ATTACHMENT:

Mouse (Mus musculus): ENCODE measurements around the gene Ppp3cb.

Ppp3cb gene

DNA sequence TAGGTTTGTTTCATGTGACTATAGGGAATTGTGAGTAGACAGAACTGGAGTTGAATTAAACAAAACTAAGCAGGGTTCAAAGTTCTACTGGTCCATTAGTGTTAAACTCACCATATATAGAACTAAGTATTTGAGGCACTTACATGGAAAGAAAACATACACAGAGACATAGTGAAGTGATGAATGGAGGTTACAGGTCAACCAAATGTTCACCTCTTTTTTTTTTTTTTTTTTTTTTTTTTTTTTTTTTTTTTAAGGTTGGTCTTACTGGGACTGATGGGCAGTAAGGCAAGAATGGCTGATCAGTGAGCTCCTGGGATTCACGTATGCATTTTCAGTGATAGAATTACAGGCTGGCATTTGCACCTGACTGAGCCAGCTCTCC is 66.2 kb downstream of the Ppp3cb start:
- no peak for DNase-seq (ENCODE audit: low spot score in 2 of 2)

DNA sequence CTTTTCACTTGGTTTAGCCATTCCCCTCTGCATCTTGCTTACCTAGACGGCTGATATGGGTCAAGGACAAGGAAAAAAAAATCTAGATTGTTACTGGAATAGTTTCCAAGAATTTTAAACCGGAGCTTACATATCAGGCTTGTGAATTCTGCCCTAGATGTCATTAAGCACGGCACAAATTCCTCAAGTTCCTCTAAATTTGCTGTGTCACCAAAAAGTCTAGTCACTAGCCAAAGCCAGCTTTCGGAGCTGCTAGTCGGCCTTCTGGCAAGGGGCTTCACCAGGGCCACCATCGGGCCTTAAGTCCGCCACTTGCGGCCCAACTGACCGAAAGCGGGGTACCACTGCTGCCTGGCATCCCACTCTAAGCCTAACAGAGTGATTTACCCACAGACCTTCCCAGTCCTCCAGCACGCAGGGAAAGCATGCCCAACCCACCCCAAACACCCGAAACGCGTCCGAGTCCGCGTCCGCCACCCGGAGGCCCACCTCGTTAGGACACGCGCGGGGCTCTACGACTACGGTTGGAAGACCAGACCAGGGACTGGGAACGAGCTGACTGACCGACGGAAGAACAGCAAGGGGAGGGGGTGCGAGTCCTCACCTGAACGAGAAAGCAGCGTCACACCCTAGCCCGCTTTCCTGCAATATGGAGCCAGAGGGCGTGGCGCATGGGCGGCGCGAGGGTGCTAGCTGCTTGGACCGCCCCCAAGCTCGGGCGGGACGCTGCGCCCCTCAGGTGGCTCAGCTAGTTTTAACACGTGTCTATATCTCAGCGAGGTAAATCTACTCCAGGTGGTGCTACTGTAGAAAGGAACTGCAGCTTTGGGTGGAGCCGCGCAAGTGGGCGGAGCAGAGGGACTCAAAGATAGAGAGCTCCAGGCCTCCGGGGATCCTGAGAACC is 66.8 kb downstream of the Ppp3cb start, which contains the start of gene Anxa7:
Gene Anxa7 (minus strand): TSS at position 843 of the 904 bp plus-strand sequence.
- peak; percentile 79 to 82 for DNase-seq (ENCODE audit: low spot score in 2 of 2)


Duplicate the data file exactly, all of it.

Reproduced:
Mouse (Mus musculus): ENCODE measurements around the gene Ppp3cb.

Ppp3cb gene

DNA sequence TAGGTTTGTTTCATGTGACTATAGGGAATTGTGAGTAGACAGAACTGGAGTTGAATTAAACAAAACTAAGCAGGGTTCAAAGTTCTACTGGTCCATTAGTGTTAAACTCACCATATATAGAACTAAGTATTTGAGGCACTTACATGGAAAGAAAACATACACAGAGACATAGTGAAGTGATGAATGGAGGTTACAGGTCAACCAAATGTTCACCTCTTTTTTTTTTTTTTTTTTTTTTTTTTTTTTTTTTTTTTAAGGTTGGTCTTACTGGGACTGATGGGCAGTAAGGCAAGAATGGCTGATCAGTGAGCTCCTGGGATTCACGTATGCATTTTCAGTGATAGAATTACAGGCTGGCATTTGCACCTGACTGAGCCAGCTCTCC is 66.2 kb downstream of the Ppp3cb start:
- no peak for DNase-seq (ENCODE audit: low spot score in 2 of 2)

DNA sequence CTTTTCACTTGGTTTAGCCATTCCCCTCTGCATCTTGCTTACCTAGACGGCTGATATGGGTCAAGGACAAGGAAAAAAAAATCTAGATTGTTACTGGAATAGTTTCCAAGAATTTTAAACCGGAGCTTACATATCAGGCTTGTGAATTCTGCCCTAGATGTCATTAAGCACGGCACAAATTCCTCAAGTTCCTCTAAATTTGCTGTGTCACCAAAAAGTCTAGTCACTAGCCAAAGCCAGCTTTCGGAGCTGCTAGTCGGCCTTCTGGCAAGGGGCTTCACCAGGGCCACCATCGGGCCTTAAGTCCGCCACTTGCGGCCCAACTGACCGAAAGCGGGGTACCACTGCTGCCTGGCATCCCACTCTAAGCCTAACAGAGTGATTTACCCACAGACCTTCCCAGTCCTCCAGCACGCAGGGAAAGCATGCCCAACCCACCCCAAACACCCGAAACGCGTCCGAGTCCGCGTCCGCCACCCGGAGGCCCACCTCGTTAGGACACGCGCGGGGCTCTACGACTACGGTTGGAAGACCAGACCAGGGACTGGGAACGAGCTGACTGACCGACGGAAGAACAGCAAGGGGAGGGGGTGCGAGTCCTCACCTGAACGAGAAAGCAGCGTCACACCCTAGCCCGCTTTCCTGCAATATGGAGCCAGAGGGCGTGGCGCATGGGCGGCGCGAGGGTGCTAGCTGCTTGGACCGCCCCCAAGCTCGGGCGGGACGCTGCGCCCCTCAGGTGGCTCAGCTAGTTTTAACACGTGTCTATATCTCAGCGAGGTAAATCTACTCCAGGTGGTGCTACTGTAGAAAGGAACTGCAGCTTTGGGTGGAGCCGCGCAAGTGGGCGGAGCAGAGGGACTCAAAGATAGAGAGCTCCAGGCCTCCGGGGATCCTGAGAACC is 66.8 kb downstream of the Ppp3cb start, which contains the start of gene Anxa7:
Gene Anxa7 (minus strand): TSS at position 843 of the 904 bp plus-strand sequence.
- peak; percentile 79 to 82 for DNase-seq (ENCODE audit: low spot score in 2 of 2)